MarkW
Reply to  No one
November 9, 2021 7:38 am

If it’s not an electric, there is almost no chance that it will spontaneously combust. The makers of several electric cars are telling their customers to make sure they don’t park close to anything combustible.
There are no makers of ICE cars doing the same.

James Bull
November 8, 2021 8:54 am

At least when the old presenters of Top Gear where doing silly things with vehicles we knew from the start that it was not going to work and be entertaining to watch.
They were also right in calling people who believed in global warming econuts and viewed it as a sickness.
But unfortunately the loonies have taken over the asylum and we’re all suffering.

James Bull

n.n
November 8, 2021 9:13 am

The Clean Syndrome, starring Renewable Regret.

Last edited 9 months ago by n.n
Robert of Texas
November 8, 2021 9:50 am

But electric cars are so much CLEANER and GREENER than a fossil fuel car… Let’s create a mandate that everyone must purchase only electric vehicles to save us all from climate!

(I wonder how many tons of pollutants and CO2 a burning electric bus adds into the atmosphere?)

No one
Reply to  Robert of Texas
November 8, 2021 3:15 pm

Burning tires release lots of pollutants. Ban tires, just run on rims. I’m sure the resulting sparks won’t start any fires.

Dennis
Reply to  Robert of Texas
November 8, 2021 4:54 pm

What is the point when the electricity grid is supplied mostly from fossil fuelled generators?

Peta of Newark
November 8, 2021 10:50 am

There is a God yanno, one with a sense of humour and, with ‘humour, ‘Timing is everything
Ta-dahhhhhh, enter from stage left: Auntie Beeb sometime earlier today.
(She can get some things right. Notta lot but ‘some‘ and better than the Grauniad tha’s fo’sure)

Headline:”How the humble battery can help save the world
Its one of their ‘video stories‘ – here’s hoping it shows for everyone

The real killer, as we recognise from images in the story here, is the word ‘humble

Vuk
November 8, 2021 11:15 am

‘Passengers evacuated after e-Scooter ‘explodes’ on Parsons Green tubeIn shocking footage, sent to The Standard, clouds of smoke billow down the District Line tube as the flaming scooter is dragged on to the platform at 8pm on Monday night.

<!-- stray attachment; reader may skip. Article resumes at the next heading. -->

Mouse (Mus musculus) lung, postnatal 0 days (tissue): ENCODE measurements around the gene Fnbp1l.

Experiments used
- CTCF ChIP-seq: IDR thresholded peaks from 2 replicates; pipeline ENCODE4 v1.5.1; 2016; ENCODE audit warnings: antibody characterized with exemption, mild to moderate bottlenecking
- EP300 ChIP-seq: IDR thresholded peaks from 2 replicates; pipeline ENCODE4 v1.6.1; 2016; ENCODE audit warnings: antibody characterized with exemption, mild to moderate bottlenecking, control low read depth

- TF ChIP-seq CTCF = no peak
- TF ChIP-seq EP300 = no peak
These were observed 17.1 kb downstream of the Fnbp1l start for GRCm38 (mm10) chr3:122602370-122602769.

Passengers flee and can be heard coughing and spluttering from smoke inhalation after the lithium battery of the device exploded at the front of the carriage.’
https://www.standard.co.uk/news/london/escooter-explosion-parsons-green-tube-london-underground-b964083.html

huls
November 8, 2021 11:35 am

There is literally nothing these green f-ing clowns can get right.

They should be called the green menace or green terrorists

ResourceGuy
November 8, 2021 12:10 pm

At least it will be a green cremation on the way to the health food store.

Zig Zag Wanderer
November 8, 2021 12:12 pm

For the same reason, electric cars also repeatedly catch fire.

I think they only catch fire once…

Richard Page
Reply to  Zig Zag Wanderer
November 8, 2021 2:33 pm

I think they catch fire consecutively….

November 8, 2021 1:38 pm

The trouble is that vehicles on roads go through rather a lot of vibrations and shocks. Lead-acid batteries and their like have no problems with that, there is a liquid between the electrodes and such vibrations cause no internal damage. Now lithium-iron batteries its a different matter depending on construction. See https://journals.sagepub.com/doi/full/10.1177/14613484211008112 for more information.

In essence, cylinder based lithium-iron batteries suffer from damage due to vibrations. Which probably leads to major failures over time. Until this is fixed, no EV based on cylinder based lithium-iron batteries should be considered as safe as ICE

Zig Zag Wanderer
Reply to  ecoGuy
November 8, 2021 8:25 pm

In essence, cylinder based lithium-iron batteries suffer from damage due to vibrations.